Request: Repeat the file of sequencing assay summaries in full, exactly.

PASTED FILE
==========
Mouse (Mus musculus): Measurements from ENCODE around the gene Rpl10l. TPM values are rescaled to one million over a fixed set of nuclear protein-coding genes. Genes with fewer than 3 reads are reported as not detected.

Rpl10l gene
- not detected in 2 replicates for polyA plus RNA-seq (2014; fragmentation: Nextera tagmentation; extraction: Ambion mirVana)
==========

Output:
Mouse (Mus musculus): Measurements from ENCODE around the gene Rpl10l. TPM values are rescaled to one million over a fixed set of nuclear protein-coding genes. Genes with fewer than 3 reads are reported as not detected.

Rpl10l gene
- not detected in 2 replicates for polyA plus RNA-seq (2014; fragmentation: Nextera tagmentation; extraction: Ambion mirVana)